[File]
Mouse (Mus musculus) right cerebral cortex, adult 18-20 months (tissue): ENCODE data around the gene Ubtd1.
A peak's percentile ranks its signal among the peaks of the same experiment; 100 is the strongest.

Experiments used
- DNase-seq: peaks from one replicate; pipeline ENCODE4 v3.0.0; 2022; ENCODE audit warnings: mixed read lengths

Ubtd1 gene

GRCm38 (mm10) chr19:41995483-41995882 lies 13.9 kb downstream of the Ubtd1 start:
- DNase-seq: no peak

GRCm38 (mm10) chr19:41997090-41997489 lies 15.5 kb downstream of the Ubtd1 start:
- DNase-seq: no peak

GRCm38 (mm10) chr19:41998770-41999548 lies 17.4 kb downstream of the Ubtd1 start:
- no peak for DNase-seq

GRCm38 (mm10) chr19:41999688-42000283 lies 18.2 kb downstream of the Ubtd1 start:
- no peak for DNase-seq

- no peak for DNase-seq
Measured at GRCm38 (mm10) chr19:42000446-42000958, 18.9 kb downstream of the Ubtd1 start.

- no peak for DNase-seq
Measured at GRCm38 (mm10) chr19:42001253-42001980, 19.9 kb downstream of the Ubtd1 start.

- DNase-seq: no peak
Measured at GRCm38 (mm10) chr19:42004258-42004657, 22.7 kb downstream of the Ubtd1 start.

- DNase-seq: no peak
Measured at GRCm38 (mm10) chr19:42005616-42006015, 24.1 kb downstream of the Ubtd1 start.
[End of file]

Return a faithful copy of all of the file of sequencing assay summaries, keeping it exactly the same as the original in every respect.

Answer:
Mouse (Mus musculus) right cerebral cortex, adult 18-20 months (tissue): ENCODE data around the gene Ubtd1.
A peak's percentile ranks its signal among the peaks of the same experiment; 100 is the strongest.

Experiments used
- DNase-seq: peaks from one replicate; pipeline ENCODE4 v3.0.0; 2022; ENCODE audit warnings: mixed read lengths

Ubtd1 gene

GRCm38 (mm10) chr19:41995483-41995882 lies 13.9 kb downstream of the Ubtd1 start:
- DNase-seq: no peak

GRCm38 (mm10) chr19:41997090-41997489 lies 15.5 kb downstream of the Ubtd1 start:
- DNase-seq: no peak

GRCm38 (mm10) chr19:41998770-41999548 lies 17.4 kb downstream of the Ubtd1 start:
- no peak for DNase-seq

GRCm38 (mm10) chr19:41999688-42000283 lies 18.2 kb downstream of the Ubtd1 start:
- no peak for DNase-seq

- no peak for DNase-seq
Measured at GRCm38 (mm10) chr19:42000446-42000958, 18.9 kb downstream of the Ubtd1 start.

- no peak for DNase-seq
Measured at GRCm38 (mm10) chr19:42001253-42001980, 19.9 kb downstream of the Ubtd1 start.

- DNase-seq: no peak
Measured at GRCm38 (mm10) chr19:42004258-42004657, 22.7 kb downstream of the Ubtd1 start.

- DNase-seq: no peak
Measured at GRCm38 (mm10) chr19:42005616-42006015, 24.1 kb downstream of the Ubtd1 start.